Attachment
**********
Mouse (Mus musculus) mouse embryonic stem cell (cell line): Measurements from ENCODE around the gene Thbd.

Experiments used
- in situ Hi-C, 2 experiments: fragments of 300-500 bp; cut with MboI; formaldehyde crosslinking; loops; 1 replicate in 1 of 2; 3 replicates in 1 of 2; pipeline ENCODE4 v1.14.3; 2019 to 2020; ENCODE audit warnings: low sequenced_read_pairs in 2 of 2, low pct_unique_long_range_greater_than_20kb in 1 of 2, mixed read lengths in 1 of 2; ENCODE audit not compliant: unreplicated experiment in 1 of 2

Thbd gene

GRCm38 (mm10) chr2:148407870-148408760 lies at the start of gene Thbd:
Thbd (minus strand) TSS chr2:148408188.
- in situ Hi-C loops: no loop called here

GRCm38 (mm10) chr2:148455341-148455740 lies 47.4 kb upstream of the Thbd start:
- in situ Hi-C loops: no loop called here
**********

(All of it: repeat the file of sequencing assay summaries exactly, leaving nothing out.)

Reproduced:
Mouse (Mus musculus) mouse embryonic stem cell (cell line): Measurements from ENCODE around the gene Thbd.

Experiments used
- in situ Hi-C, 2 experiments: fragments of 300-500 bp; cut with MboI; formaldehyde crosslinking; loops; 1 replicate in 1 of 2; 3 replicates in 1 of 2; pipeline ENCODE4 v1.14.3; 2019 to 2020; ENCODE audit warnings: low sequenced_read_pairs in 2 of 2, low pct_unique_long_range_greater_than_20kb in 1 of 2, mixed read lengths in 1 of 2; ENCODE audit not compliant: unreplicated experiment in 1 of 2

Thbd gene

GRCm38 (mm10) chr2:148407870-148408760 lies at the start of gene Thbd:
Thbd (minus strand) TSS chr2:148408188.
- in situ Hi-C loops: no loop called here

GRCm38 (mm10) chr2:148455341-148455740 lies 47.4 kb upstream of the Thbd start:
- in situ Hi-C loops: no loop called here